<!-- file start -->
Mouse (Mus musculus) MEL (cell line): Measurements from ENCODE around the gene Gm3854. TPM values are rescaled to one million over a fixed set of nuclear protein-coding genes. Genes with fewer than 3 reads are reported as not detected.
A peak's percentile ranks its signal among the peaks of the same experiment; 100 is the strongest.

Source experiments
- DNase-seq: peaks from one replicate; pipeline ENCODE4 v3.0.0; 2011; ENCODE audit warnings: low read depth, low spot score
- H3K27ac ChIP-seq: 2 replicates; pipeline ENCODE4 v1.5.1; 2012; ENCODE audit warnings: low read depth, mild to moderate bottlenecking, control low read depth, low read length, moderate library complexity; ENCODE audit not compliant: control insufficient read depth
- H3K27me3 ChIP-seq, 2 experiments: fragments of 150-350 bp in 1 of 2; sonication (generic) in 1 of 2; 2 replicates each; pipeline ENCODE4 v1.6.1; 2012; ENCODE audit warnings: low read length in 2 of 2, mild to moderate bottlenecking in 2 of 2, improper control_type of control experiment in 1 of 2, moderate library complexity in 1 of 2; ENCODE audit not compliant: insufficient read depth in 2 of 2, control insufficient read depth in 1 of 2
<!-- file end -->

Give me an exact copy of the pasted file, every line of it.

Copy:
Mouse (Mus musculus) MEL (cell line): Measurements from ENCODE around the gene Gm3854. TPM values are rescaled to one million over a fixed set of nuclear protein-coding genes. Genes with fewer than 3 reads are reported as not detected.
A peak's percentile ranks its signal among the peaks of the same experiment; 100 is the strongest.

Source experiments
- DNase-seq: peaks from one replicate; pipeline ENCODE4 v3.0.0; 2011; ENCODE audit warnings: low read depth, low spot score
- H3K27ac ChIP-seq: 2 replicates; pipeline ENCODE4 v1.5.1; 2012; ENCODE audit warnings: low read depth, mild to moderate bottlenecking, control low read depth, low read length, moderate library complexity; ENCODE audit not compliant: control insufficient read depth
- H3K27me3 ChIP-seq, 2 experiments: fragments of 150-350 bp in 1 of 2; sonication (generic) in 1 of 2; 2 replicates each; pipeline ENCODE4 v1.6.1; 2012; ENCODE audit warnings: low read length in 2 of 2, mild to moderate bottlenecking in 2 of 2, improper control_type of control experiment in 1 of 2, moderate library complexity in 1 of 2; ENCODE audit not compliant: insufficient read depth in 2 of 2, control insufficient read depth in 1 of 2